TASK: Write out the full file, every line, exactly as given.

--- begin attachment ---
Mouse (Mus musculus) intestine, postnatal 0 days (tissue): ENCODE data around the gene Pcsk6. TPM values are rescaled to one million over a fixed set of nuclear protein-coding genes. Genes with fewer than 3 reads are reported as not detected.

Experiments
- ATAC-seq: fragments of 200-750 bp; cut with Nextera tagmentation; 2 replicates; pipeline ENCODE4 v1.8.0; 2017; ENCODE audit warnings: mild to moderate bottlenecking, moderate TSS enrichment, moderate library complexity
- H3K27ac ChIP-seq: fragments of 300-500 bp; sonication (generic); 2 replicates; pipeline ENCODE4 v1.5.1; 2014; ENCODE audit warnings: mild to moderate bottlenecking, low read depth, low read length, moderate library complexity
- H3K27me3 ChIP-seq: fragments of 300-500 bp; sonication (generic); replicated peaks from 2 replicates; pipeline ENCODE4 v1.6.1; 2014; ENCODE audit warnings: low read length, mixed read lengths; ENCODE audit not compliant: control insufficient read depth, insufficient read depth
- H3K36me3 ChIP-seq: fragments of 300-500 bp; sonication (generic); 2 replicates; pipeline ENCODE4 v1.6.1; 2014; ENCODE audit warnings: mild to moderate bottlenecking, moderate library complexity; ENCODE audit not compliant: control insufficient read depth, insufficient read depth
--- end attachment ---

Mouse (Mus musculus) intestine, postnatal 0 days (tissue): ENCODE data around the gene Pcsk6. TPM values are rescaled to one million over a fixed set of nuclear protein-coding genes. Genes with fewer than 3 reads are reported as not detected.

Experiments
- ATAC-seq: fragments of 200-750 bp; cut with Nextera tagmentation; 2 replicates; pipeline ENCODE4 v1.8.0; 2017; ENCODE audit warnings: mild to moderate bottlenecking, moderate TSS enrichment, moderate library complexity
- H3K27ac ChIP-seq: fragments of 300-500 bp; sonication (generic); 2 replicates; pipeline ENCODE4 v1.5.1; 2014; ENCODE audit warnings: mild to moderate bottlenecking, low read depth, low read length, moderate library complexity
- H3K27me3 ChIP-seq: fragments of 300-500 bp; sonication (generic); replicated peaks from 2 replicates; pipeline ENCODE4 v1.6.1; 2014; ENCODE audit warnings: low read length, mixed read lengths; ENCODE audit not compliant: control insufficient read depth, insufficient read depth
- H3K36me3 ChIP-seq: fragments of 300-500 bp; sonication (generic); 2 replicates; pipeline ENCODE4 v1.6.1; 2014; ENCODE audit warnings: mild to moderate bottlenecking, moderate library complexity; ENCODE audit not compliant: control insufficient read depth, insufficient read depth